A view of the approved addition to Lowell School, seen on the right, which has tall windows, including on the corners. The designs of Watertown’s three elementary school projects solidified Wednesday night, with the School Building Committee selecting its preferred options for Lowell School, and they got previews of the two new schools at Hosmer and Cunniff. While the Hosmer and Cunniff schools will get brand new schools, Lowell School will undergo a major renovation, plus a large addition will be made to the east side of the building. This area will include the library/media center. The look of the addition to the Lowell School was the big sticking point at the Committee’s previous meeting, with members splitting evenly over the two choices.
An illustration showing one corner of the new Cunniff Elementary School. This corner, closest to Warren Street, is where the media center will be located. Architects will soon be completing the designs for Watertown’s elementary schools, and the committee overseeing the project wants to give input before the final touches are put on the plans. The end of the design development stage will be in late July, and some on the School Building Committee want to get more details on the materials that will be used on the exterior and what the interiors of the new school will look like. On June 5, Ai3 Architect’s Scott Dunlap provided an update on the school designs, including touching on what the exteriors will look like.
An image of the latest plans for what Lowell Elementary School will look like after it is renovated. The latest images of what Lowell Elementary School will look like after renovation wowed members of the School Building Committee, last week. The group also got updates on the new buildings being built at the Hosmer and Cunniff elementary school sites. Scott Dunlap, project designer from Ai3 Architects, presented the plans to the School Building Committee at a meeting on April 25. Lowell will be extensively renovated inside the current building, but it will also have a significant addition on the west end of the school.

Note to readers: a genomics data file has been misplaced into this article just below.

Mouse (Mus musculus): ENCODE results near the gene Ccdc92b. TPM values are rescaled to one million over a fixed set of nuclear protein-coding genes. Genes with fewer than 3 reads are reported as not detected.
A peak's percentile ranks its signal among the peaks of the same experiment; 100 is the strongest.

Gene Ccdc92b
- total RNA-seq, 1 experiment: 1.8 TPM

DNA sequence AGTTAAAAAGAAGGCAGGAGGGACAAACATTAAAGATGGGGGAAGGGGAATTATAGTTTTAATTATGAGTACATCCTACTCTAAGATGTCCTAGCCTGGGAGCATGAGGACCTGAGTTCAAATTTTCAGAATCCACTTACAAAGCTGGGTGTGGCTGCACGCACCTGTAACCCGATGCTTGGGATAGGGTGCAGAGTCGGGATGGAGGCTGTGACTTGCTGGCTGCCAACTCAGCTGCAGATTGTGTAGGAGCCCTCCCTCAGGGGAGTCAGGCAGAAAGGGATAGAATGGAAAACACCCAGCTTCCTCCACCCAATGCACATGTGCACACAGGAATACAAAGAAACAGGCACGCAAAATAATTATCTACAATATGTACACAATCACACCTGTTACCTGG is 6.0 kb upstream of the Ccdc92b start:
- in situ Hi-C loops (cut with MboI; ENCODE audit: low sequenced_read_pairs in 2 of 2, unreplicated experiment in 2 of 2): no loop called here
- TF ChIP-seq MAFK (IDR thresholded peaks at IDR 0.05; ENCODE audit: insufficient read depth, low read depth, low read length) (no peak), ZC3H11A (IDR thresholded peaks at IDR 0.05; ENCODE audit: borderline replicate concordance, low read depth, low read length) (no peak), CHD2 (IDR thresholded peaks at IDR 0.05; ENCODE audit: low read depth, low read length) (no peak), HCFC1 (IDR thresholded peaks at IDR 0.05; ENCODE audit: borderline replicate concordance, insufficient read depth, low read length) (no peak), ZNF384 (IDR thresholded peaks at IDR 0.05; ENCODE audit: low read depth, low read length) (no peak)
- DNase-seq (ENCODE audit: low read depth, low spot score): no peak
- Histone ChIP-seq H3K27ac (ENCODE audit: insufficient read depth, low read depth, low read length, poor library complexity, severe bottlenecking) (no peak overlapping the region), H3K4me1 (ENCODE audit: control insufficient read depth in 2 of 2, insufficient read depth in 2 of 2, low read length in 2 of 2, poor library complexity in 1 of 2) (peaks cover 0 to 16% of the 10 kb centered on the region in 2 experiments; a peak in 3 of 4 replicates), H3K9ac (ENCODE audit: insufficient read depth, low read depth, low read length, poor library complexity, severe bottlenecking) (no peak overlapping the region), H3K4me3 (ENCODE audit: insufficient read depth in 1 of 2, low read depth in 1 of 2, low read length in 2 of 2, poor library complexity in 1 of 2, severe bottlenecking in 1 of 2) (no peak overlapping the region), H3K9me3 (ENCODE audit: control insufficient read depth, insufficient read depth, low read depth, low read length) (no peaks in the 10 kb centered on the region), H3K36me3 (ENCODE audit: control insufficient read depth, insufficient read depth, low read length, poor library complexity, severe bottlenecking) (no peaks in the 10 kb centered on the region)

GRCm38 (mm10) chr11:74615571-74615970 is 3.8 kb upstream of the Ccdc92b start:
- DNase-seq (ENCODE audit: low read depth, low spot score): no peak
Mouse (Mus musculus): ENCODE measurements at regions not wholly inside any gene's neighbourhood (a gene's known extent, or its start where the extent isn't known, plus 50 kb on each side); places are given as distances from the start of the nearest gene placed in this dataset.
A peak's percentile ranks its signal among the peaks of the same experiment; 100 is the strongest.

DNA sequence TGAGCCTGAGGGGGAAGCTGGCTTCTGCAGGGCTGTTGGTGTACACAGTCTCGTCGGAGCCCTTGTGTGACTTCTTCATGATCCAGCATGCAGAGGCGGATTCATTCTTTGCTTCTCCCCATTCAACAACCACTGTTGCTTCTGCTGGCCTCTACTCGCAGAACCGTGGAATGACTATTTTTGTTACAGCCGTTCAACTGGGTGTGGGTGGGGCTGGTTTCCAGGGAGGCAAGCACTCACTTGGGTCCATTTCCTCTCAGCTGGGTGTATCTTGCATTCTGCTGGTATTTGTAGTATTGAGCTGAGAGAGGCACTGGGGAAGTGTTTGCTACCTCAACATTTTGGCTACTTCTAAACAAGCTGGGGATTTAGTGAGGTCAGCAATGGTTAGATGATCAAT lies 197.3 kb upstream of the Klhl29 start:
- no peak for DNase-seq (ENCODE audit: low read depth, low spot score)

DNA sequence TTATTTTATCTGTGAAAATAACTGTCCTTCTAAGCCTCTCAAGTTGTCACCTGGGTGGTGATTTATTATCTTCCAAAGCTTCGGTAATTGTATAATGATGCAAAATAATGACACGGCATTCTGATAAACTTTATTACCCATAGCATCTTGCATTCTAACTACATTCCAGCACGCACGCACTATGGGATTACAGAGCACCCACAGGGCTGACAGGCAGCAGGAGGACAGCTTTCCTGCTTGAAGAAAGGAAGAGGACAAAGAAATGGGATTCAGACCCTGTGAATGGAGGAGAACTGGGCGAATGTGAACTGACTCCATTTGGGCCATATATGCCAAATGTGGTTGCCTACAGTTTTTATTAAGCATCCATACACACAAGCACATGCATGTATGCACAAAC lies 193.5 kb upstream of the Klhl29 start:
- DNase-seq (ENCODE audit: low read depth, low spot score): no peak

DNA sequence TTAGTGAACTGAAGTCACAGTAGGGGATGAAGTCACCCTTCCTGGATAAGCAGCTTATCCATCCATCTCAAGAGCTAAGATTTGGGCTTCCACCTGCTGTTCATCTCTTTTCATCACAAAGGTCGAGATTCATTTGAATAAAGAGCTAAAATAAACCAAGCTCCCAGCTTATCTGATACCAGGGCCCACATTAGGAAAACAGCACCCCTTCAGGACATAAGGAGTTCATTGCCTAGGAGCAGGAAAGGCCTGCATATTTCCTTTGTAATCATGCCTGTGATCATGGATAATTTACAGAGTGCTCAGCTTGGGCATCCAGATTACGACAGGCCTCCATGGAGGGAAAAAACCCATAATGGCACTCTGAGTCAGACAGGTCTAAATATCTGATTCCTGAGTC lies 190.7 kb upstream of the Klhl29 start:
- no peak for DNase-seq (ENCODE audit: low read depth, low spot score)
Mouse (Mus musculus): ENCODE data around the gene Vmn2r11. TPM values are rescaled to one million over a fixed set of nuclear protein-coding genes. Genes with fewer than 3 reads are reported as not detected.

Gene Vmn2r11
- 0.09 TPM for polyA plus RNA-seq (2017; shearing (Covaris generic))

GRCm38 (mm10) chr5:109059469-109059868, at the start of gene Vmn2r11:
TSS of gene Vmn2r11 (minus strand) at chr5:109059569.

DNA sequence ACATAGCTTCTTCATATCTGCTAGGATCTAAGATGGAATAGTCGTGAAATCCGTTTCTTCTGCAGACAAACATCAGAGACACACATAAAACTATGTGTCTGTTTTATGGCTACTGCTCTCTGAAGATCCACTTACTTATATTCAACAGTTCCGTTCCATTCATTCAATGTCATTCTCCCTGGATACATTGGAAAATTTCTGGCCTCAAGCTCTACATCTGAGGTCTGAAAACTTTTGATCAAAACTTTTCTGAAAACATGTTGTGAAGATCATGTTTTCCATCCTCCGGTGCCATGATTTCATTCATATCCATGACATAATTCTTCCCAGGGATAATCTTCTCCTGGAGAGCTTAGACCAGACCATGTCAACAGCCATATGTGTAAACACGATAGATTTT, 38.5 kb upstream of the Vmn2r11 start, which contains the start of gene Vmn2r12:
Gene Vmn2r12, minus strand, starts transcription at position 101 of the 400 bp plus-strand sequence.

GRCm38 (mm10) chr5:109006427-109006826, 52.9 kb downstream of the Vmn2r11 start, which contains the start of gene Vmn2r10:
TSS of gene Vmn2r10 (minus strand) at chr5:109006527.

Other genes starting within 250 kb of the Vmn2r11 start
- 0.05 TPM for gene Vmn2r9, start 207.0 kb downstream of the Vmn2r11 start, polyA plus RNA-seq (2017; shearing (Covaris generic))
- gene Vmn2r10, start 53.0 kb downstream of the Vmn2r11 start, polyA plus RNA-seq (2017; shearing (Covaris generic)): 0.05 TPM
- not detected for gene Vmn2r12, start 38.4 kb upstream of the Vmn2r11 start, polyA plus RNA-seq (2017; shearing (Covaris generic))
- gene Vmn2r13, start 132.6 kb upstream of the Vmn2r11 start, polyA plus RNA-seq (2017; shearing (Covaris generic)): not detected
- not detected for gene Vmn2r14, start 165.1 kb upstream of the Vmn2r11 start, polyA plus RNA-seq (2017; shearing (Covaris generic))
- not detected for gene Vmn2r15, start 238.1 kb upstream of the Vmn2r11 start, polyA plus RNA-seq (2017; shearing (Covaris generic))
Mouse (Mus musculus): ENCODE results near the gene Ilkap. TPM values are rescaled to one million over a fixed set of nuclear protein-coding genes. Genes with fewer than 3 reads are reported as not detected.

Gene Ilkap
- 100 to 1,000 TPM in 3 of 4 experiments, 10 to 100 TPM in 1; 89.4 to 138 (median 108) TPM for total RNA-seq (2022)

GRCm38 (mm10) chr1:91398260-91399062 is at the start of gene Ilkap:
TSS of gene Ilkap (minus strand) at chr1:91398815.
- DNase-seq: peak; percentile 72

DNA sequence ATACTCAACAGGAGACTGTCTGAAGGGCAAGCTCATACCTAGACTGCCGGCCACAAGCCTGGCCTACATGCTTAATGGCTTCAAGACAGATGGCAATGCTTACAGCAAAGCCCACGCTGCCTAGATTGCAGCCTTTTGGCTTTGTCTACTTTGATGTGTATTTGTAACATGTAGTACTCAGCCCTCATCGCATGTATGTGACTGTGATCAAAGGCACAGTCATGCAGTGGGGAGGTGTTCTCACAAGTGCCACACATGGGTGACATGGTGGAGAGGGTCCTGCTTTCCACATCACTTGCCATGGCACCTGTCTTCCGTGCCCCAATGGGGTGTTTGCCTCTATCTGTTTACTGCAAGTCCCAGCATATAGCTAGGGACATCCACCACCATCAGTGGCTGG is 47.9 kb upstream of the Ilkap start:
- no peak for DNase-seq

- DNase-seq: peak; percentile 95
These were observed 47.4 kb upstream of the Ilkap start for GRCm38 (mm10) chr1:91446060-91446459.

The plan for Cunniff School would not have space for a tee ball field, after the building is moved left to provide more outdoor space along the right side. The School Building Committee discussed the plans on April 4. Architects presented proposed changes for the new buildings at the Cunniff and Hosmer schools, which left some concerns, particularly with the outdoor space at Cunniff. Scott Dunlap from Ai3 Architects presented the plans at last week’s School Building Committee meeting. Cunniff School
One major change would move the location of the proposed new Cunniff School building.
A look at what the inside of Hosmer School could look like. The view is from the top of the stadium seats in the learning commons, and looks down the atrium to the main entrance. The architects designing Watertown’s new elementary schools gave the School Building Committee a peek at what Hosmer, Cunniff and Lowell could look like after construction is complete. Scott Dunlap of Ai3 Architects showed what designers have come up with for what the outsides of the new buildings could look like. They have also laid out where the classrooms, gyms, cafeterias and other spaces would be located, even started to show where sinks and other fixtures could go in the rooms.